Choosing between the pretentiously named “freedom agenda” – borrowed from the Bush propagandists – and institution building, Baird sits with the prejudices of many in his government. Freedom first. Theirs is a curiously naive, if genuinely held faith, in the power of “freedom” to overwhelm corrupt or malign institutions. Without the protection of strong institutions in communities where tribal thugs, or religious bullies or boys with guns hold power, their so-called “freedom agenda” is likely to get you killed.
They have little patience with those who argue that Diefenbaker used the Commonwealth to isolate South Africa and Mulroney used it to throttle apartheid itself. The Harperites’ open contempt for the UN General Assembly, for example, is after all merely a more candid display of what many who endure its hypocrisy also believe. What one jaded UN veteran dubbed, “our oceans of meaningless words flooding across a desert of inaction.”
Baird is also keenly aware of the risks of megaphone diplomacy, pointing out with some indignation that his critics only hear what he says in public. By definition no one hears the quiet demarches that he delivers on behalf of Chinese dissident prisoners, or victims of religious or sexual oppression in the Middle East, he protests. Then he adds, “But I don’t worship at the altar of consensus. I don’t seek validation from the establishment and the elites,” adding a particularly strong smack at the criticism from one of Canada’s most revered diplomats.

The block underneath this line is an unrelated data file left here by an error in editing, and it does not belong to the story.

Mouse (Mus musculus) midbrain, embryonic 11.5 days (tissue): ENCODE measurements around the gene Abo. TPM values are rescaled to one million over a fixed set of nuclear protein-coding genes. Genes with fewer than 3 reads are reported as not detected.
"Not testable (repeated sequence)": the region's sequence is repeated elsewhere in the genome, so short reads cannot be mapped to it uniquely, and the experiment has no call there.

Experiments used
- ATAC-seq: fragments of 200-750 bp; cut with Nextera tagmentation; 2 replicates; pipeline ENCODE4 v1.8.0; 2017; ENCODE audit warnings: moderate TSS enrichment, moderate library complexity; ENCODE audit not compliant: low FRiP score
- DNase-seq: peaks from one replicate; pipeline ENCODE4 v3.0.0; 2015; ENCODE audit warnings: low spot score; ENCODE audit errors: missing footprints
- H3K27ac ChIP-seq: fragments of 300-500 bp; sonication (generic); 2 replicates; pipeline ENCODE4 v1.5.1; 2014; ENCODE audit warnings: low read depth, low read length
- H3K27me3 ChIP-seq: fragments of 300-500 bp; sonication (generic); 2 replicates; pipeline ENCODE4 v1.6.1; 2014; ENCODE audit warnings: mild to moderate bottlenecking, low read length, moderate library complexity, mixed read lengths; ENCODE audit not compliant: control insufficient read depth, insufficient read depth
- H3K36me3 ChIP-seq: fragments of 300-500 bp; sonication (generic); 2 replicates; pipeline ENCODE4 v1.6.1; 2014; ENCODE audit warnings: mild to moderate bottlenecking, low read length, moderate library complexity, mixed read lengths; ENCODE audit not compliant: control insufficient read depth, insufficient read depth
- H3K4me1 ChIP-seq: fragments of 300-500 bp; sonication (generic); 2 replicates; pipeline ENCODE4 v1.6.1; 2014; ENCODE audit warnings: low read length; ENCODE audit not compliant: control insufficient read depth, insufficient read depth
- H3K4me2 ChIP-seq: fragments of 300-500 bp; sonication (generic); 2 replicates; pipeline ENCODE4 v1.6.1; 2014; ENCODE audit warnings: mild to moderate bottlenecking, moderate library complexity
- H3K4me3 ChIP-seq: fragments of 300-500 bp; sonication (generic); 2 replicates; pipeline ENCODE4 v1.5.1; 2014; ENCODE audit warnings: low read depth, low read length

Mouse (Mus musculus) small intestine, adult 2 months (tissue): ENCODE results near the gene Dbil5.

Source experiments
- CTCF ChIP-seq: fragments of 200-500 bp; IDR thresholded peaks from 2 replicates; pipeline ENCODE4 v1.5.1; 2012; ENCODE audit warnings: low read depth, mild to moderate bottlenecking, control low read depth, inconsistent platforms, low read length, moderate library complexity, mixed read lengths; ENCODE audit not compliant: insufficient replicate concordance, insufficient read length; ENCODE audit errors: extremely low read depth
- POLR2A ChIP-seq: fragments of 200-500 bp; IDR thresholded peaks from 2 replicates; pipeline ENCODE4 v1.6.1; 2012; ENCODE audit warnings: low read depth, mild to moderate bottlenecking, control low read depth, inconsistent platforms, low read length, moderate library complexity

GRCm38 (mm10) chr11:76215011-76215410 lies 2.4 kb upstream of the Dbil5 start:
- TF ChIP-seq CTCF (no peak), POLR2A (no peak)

He claims that his loud denunciations on child marriage or official homophobia in Uganda usually follow strenuous efforts to deliver warnings in private. “We followed the criminalization of sexual orientation in Russia very closely. We cautioned them at the highest level nine times before going public.”
He bridles as well at the suggestion that he has combative relations with his bureaucracy at the embattled Department of Foreign Affairs, Trade and Development. Old school diplomats mutter on the Ottawa cocktail circuit, seven and years after the Huns arrived at the gates, that the Harperites are “destroying in a decade half a century of Canadian diplomacy.” Their friends in the development community echo the diplomats’ rage, claiming that Harper’s evisceration of CIDA was designed to take development dollars and spent them on trade promotion.
It’s too early to tell if any of that conspiratorial claim is true, but Baird reports that departmental officials — from his new, widely-respected Deputy Minister, Daniel Jean, down to the geographic and sector leaders — enjoy “co-operative, supportive and professional relations” with he and with his staff. Baird has an incentive to claim that there is “peace at Fort Pearson” of course.
He does not want to appear to be a Minister incapable of winning his officials’ loyalty. In defense of his claim, it is widely said that Baird managed Treasury Board – a typically thankless portfolio in a period of restraint, and Transport – a sprawling monster of a portfolio, and Environment – a death trap normally for ambitious Conservative ministers, to rave reviews both from clients and officials.
Given the ability of seasoned diplomats to offer several sincerely held, but completely contradictory views, depending on their audience, it may well be true that they snarl about the Huns to friends and to each other in private, but then turn and smile winningly during sessions with their political masters.